Amid homelessness crisis, SF residents sue to block new shelter

Remember when we talked about the 30% increase in homelessness in San Francisco? At the time I suggested that some combination of public and private investment might be needed to combat the problem. As it turns out, just such a proposal is moving forward, with construction getting underway on a 200-bed temporary shelter located near the Giants baseball stadium.

Great news, right? You might think so, but a large group of local residents doesn’t agree. Called “Safe Embarcadero for All,” the group raised more than $100K, not to help the homeless, but to bring a lawsuit aimed at stopping construction of the shelter. They’re claiming everything from improper permit approval to a failure to study environmental impacts caused by the project. But to listen to their spokespeople, what they really mean is they don’t want a bunch of homeless people hanging around. (LA Times)

Attorneys for the group — Safe Embarcadero for All — filed the case in Sacramento Superior Court. They argue that the city didn’t gain approval for the project from the State Lands Commission, which has oversight over waterfront development, and is the lead defendant. A spokesperson for the commission declined to comment, citing pending litigation.

The site is near the Ferry Building and where the San Francisco Giants stadium is located.

“There’s no question that there is a big problem in the city,” said Peter Prows, one of the attorneys on the case. “But the homelessness problem has to be solved in compliance with the law and that’s what the city is not doing here.”

The group is claiming that the project failed to comply with the California Environmental Quality Act (CEQA) and conduct a study of potential environmental impacts. The city countered by saying the project was exempt from CEQA requirements. But what sort of “environmental impacts” are the residents worried about? The lawsuit specifically warns against, “a significant effect on the environment due to these unusual circumstances, including by attracting additional homeless persons, open drug and alcohol use, crime, daily emergency calls, public urination and defecation and other nuisances.”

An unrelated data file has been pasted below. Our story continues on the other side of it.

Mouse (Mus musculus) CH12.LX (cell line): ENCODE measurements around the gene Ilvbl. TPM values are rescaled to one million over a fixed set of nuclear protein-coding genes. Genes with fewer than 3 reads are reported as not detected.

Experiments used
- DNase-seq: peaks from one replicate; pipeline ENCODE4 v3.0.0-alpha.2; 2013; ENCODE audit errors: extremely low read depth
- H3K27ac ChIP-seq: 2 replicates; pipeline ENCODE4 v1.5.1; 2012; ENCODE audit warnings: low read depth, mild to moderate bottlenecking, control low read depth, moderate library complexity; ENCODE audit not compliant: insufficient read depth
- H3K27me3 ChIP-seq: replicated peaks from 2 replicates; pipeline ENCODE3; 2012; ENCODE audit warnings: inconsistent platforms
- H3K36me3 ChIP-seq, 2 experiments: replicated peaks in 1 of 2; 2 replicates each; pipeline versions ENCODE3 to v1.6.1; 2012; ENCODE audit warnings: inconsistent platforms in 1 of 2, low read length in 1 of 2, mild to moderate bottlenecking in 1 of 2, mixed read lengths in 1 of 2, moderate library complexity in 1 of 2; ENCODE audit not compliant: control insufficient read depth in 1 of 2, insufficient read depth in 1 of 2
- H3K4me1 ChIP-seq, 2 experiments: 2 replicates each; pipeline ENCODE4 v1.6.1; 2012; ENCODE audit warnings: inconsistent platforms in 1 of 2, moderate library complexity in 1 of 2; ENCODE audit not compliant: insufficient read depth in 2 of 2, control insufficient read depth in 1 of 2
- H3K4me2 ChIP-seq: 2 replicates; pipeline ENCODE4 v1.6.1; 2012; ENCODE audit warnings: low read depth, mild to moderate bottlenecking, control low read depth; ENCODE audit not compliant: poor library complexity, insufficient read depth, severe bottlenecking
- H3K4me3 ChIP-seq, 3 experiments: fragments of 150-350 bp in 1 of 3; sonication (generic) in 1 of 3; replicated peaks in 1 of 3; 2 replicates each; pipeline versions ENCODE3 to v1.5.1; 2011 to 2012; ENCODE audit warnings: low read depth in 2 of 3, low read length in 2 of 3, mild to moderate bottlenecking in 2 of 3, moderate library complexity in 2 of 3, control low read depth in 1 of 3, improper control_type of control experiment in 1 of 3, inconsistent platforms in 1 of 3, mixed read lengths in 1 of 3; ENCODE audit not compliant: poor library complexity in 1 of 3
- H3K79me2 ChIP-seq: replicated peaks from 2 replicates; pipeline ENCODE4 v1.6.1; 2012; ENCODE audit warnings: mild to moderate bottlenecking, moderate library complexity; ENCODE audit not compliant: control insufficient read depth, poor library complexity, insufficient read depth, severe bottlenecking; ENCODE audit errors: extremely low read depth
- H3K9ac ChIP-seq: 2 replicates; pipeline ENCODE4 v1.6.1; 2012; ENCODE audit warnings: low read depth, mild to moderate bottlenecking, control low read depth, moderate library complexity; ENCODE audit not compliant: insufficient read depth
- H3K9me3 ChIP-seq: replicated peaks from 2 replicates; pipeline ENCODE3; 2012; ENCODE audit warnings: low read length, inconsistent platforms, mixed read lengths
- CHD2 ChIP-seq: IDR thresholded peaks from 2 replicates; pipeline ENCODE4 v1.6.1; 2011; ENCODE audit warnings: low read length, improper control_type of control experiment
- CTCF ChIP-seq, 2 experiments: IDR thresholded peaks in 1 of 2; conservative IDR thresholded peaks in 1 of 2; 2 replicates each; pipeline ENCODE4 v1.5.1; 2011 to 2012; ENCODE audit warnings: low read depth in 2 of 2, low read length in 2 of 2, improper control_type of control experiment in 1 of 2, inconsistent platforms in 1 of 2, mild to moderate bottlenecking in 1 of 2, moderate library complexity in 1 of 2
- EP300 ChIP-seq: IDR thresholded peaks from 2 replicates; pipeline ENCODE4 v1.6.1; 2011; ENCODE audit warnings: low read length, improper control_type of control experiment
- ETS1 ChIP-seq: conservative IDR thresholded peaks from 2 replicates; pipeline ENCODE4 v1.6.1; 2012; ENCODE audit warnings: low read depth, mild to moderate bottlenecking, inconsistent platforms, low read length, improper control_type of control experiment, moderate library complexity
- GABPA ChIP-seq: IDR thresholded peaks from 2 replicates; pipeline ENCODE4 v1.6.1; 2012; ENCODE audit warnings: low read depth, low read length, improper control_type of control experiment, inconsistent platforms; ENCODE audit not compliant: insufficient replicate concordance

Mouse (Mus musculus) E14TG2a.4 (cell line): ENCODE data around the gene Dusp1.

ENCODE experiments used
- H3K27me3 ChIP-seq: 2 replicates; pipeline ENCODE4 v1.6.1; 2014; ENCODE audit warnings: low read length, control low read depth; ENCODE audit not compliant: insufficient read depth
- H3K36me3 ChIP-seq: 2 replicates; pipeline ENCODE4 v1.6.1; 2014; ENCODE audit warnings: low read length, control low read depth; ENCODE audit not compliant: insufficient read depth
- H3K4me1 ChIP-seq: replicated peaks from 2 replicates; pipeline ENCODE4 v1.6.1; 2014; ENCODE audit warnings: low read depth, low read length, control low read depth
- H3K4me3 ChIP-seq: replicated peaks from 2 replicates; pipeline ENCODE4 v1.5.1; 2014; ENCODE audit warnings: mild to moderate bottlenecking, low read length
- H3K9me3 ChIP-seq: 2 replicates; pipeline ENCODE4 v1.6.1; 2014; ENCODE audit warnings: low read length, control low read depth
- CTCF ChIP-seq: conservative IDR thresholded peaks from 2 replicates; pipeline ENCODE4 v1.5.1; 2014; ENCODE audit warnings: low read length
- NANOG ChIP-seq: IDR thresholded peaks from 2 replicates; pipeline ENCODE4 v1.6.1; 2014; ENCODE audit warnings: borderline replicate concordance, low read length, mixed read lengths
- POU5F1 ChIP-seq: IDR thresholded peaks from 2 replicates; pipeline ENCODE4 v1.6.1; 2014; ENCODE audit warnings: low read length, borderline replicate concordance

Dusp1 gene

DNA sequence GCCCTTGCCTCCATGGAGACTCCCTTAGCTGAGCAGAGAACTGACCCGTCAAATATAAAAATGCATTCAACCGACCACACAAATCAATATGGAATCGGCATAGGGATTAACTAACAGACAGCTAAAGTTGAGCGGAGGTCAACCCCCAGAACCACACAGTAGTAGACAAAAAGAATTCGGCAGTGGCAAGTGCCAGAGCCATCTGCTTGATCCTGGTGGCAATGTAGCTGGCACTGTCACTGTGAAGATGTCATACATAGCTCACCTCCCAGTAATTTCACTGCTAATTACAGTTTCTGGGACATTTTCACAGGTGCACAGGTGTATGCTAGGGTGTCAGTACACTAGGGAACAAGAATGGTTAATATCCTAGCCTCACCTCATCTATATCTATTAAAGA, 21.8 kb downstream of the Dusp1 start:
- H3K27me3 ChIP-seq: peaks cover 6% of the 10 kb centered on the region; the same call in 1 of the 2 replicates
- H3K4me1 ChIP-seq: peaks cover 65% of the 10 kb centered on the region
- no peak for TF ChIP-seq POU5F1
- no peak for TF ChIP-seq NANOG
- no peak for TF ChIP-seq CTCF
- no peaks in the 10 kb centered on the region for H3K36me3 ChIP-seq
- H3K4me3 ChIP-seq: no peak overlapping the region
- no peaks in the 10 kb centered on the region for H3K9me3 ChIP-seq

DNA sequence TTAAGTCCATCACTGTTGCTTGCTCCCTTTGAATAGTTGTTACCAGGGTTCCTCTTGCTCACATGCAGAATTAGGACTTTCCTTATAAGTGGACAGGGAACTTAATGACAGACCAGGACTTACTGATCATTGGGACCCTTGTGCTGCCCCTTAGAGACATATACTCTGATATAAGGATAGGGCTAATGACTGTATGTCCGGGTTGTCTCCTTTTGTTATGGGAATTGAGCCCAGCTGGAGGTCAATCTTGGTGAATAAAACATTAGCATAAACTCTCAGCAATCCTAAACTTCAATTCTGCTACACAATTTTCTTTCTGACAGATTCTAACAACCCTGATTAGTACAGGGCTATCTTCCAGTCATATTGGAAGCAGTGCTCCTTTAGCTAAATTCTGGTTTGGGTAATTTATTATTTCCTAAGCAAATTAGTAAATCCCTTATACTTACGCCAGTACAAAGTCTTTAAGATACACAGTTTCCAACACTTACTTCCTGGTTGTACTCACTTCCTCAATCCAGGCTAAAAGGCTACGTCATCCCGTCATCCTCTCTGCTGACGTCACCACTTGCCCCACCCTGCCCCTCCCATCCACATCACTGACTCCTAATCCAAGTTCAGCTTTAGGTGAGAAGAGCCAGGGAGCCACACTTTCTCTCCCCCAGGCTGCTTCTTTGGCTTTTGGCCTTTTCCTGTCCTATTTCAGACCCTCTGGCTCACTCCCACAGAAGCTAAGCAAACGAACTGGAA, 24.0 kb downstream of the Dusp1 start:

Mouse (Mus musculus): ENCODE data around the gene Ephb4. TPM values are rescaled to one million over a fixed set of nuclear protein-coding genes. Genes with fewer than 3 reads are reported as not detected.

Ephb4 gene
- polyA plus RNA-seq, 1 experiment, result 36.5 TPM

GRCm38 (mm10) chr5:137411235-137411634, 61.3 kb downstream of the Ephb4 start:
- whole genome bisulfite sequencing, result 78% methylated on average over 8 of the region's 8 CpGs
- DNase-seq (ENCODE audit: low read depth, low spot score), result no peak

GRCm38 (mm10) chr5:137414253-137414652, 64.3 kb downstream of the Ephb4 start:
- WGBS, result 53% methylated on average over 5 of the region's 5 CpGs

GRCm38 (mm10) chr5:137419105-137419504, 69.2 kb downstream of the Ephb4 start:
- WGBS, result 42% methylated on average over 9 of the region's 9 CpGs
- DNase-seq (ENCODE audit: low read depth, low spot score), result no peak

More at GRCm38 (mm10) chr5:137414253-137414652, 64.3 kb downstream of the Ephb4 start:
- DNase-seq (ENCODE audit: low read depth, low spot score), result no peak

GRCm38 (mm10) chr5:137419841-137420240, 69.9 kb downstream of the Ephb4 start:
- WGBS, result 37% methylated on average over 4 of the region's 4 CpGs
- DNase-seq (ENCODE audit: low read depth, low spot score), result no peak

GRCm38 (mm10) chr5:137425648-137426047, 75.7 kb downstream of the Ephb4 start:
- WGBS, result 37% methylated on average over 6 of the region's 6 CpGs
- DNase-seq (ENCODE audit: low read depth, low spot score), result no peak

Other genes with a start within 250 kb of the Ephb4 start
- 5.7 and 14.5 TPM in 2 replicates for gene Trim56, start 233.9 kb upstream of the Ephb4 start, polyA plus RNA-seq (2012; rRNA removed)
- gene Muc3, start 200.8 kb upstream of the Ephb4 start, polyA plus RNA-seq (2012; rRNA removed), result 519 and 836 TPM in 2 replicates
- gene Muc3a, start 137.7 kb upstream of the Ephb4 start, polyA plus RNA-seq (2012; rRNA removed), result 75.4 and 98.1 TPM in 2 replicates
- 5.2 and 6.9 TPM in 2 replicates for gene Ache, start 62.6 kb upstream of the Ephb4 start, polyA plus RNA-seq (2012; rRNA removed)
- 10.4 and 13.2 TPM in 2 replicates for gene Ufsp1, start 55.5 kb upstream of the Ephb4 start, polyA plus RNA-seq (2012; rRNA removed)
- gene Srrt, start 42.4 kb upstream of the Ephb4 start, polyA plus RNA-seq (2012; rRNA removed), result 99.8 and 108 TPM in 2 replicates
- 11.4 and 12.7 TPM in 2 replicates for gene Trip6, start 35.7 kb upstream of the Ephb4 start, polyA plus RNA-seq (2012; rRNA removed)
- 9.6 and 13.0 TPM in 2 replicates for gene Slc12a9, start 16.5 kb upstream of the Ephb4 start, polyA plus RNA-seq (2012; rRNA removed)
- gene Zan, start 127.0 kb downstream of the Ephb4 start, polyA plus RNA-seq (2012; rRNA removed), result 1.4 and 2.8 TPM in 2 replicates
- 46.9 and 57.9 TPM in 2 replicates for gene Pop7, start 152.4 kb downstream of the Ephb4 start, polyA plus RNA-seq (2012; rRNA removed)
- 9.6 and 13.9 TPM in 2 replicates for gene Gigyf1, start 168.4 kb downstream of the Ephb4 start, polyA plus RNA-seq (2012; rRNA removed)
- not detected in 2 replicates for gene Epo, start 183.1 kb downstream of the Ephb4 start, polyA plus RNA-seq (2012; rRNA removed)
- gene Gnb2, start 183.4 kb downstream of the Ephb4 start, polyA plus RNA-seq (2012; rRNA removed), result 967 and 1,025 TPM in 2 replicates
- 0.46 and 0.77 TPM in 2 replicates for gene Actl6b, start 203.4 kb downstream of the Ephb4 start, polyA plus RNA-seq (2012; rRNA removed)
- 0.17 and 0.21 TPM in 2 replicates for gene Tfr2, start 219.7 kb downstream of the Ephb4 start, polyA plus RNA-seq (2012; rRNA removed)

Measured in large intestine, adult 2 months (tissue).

Granted, there is obviously going to be some environmental impact, but what it really sounds like is a fear that bunch of homeless people will be using the streets next to the baseball stadium as open toilets and drug shooting galleries. Also, if you take a look at the photo from the protest at the Ports Commission meeting, the signage tells you a lot about what’s going on. Locals are holding up signs that read “Not Good For Residents. Not Good For Visitors,” or “This Is San Francisco’s Front Yard.”

The area is popular with tourists and sports fans. That represents a lot of money for the city. And a big crowd of homeless people is definitely not good for business.

San Francisco is hardly unique in this regard. Every city has to deal with a homeless population, though the ones in more gentle climates attract far more displaced people. Everyone seems to agree that something needs to be done to help them, but they don’t want the problem moved into their own neighborhoods. You know… Not In My Back Yard. And meanwhile, the problem continues to grow.